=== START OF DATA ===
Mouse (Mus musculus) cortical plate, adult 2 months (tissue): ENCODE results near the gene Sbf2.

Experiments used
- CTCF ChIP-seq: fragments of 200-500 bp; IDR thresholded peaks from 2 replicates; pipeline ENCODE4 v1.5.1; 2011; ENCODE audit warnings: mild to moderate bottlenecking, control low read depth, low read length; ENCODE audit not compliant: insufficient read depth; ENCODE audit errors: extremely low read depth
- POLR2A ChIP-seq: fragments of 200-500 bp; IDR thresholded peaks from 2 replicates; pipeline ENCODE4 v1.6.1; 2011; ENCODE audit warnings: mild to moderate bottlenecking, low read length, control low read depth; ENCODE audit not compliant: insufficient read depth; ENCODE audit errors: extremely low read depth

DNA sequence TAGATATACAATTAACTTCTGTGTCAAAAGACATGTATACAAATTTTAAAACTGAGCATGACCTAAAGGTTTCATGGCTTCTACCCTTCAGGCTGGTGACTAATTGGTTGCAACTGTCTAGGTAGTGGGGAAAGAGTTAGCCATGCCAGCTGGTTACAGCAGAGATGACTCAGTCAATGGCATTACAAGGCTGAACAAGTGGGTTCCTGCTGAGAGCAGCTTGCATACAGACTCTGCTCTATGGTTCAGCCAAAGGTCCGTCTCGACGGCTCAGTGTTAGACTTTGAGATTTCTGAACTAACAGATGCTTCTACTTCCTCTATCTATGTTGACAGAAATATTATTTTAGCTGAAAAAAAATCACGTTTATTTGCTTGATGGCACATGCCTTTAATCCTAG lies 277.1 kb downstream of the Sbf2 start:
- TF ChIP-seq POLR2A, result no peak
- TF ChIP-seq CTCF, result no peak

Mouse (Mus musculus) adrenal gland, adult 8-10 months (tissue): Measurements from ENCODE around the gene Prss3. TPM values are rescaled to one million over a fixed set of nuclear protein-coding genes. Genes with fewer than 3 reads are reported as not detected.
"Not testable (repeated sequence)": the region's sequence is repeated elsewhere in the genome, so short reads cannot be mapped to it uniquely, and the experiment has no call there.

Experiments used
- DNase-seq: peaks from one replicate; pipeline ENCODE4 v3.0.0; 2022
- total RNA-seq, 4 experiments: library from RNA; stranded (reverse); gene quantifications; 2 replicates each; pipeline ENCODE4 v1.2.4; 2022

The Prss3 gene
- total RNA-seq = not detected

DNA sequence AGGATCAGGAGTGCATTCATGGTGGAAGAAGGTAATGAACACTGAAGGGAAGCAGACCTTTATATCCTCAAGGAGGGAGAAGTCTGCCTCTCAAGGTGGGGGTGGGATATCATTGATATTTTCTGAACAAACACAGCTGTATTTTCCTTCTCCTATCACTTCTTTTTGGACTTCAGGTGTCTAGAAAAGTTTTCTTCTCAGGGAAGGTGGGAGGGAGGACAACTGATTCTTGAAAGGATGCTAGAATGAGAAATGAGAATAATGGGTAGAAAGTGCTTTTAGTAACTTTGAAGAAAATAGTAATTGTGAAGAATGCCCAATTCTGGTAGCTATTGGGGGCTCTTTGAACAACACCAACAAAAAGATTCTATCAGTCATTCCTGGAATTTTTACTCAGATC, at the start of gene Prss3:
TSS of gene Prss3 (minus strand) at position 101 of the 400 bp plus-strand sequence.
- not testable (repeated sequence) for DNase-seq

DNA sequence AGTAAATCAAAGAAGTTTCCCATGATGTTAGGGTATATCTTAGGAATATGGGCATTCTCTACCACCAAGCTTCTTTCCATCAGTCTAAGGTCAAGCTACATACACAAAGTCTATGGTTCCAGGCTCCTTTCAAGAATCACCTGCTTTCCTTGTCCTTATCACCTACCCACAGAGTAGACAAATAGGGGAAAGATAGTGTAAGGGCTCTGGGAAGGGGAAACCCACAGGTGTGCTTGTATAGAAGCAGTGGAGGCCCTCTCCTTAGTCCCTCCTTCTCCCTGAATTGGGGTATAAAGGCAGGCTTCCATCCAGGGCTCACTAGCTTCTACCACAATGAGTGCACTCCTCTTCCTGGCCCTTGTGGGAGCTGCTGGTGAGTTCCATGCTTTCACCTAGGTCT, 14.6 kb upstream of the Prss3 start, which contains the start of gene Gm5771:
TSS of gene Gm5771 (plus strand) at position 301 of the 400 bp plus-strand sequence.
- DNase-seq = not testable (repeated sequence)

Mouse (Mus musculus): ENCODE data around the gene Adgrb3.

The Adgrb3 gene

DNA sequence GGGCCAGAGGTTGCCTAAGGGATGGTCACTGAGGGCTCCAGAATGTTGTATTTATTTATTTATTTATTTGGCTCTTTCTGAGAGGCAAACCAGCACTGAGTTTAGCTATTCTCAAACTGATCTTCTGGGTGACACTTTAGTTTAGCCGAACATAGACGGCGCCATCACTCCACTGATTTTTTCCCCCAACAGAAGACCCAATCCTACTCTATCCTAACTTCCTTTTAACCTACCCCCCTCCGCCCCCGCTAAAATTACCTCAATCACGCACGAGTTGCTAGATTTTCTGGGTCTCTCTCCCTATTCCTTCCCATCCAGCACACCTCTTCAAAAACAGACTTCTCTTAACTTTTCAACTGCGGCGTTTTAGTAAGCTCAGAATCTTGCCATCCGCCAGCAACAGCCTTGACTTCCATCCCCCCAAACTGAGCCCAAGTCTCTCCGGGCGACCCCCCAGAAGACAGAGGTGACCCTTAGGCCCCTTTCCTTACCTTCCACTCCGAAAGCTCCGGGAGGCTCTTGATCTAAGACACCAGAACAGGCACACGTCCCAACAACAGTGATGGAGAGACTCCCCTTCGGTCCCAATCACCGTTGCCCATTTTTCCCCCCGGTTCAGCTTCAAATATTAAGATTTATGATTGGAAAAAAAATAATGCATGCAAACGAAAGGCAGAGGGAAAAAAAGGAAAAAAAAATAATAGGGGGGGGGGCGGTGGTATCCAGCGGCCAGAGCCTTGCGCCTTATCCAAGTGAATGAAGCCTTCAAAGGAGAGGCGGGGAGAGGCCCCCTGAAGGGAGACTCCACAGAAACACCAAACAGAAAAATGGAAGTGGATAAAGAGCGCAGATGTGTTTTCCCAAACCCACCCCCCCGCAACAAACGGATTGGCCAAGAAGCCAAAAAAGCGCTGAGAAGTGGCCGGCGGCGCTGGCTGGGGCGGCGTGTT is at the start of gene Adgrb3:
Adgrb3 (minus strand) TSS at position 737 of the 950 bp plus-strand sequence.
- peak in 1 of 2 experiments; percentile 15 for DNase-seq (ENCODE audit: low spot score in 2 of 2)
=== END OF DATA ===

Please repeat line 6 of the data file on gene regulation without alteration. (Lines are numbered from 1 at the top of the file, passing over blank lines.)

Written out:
- TF ChIP-seq POLR2A, result no peak